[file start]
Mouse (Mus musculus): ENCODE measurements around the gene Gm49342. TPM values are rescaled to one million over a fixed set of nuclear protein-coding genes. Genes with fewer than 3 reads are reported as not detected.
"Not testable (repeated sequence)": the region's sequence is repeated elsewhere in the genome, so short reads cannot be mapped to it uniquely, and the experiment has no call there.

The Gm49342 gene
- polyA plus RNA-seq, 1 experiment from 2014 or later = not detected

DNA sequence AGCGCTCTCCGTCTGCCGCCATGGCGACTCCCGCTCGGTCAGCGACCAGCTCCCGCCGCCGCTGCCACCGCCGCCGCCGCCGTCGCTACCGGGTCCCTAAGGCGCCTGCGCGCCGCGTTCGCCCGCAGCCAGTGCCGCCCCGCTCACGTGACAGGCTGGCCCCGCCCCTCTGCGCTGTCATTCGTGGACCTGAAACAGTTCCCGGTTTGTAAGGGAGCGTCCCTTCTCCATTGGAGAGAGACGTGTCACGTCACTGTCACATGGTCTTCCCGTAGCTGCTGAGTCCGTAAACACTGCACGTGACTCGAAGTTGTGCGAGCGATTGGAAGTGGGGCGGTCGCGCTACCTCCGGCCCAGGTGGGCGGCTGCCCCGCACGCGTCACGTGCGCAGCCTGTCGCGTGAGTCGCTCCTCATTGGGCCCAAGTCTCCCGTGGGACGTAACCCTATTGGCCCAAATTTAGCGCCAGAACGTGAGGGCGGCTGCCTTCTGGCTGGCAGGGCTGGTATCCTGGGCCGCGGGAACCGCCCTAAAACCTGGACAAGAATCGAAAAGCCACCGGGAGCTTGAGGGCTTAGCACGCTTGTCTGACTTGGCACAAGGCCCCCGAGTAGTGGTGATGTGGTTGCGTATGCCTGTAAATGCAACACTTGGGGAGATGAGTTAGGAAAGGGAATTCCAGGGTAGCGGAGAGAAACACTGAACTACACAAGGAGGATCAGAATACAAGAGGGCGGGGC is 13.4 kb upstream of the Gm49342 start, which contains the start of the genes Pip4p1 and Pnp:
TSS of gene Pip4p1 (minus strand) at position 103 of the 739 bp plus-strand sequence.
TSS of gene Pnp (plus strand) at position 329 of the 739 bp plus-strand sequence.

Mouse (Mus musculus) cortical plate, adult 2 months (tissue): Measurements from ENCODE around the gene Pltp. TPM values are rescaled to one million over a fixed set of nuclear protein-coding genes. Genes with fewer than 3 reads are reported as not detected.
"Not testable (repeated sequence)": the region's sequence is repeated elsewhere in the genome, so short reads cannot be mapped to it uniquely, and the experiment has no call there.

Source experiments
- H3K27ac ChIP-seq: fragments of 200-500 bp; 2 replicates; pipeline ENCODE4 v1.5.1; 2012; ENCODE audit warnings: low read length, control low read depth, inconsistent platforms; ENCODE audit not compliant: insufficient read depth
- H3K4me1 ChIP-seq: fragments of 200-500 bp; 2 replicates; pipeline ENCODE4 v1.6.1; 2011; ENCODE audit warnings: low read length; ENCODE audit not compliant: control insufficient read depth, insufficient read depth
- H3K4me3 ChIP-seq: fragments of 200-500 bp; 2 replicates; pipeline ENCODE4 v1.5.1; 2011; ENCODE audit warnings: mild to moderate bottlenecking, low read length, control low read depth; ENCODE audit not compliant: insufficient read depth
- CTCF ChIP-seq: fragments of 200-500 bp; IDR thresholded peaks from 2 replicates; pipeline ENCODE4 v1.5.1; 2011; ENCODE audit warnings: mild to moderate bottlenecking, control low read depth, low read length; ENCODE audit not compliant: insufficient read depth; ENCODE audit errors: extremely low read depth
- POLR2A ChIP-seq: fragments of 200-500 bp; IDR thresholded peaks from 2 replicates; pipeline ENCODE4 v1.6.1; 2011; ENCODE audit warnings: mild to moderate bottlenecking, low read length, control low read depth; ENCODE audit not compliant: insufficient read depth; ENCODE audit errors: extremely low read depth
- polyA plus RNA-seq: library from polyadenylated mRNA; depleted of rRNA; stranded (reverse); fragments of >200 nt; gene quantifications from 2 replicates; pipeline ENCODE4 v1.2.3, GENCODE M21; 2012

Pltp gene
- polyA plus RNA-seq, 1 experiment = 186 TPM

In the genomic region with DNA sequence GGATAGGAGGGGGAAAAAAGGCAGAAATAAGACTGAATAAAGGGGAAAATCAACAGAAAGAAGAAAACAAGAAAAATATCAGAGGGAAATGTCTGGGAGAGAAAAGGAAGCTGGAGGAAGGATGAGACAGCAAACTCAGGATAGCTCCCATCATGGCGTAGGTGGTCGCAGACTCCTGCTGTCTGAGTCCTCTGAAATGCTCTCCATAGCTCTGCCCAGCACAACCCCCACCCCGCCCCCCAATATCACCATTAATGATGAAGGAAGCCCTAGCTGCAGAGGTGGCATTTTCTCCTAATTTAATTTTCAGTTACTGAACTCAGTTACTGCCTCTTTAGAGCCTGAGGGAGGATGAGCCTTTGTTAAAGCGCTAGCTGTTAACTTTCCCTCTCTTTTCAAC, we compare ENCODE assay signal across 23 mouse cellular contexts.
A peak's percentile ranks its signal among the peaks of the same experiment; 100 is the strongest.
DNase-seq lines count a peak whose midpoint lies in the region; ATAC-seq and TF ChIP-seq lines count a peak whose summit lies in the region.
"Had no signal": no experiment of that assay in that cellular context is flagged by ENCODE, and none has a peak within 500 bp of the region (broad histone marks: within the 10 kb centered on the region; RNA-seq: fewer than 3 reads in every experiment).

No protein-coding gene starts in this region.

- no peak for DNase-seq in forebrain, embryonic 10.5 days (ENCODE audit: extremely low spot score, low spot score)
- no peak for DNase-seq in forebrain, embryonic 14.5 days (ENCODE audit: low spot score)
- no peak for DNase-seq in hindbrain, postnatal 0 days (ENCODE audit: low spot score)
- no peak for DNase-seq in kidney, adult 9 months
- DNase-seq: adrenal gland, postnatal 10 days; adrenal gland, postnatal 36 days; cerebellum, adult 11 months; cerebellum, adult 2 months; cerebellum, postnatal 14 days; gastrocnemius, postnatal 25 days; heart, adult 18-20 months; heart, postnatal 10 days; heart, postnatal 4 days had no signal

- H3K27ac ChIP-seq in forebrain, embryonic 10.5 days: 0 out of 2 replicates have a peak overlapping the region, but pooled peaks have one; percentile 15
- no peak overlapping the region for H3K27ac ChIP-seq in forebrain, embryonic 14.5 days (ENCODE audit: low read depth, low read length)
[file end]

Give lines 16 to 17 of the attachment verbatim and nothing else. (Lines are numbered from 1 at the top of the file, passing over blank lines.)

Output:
- polyA plus RNA-seq: library from polyadenylated mRNA; depleted of rRNA; stranded (reverse); fragments of >200 nt; gene quantifications from 2 replicates; pipeline ENCODE4 v1.2.3, GENCODE M21; 2012

Pltp gene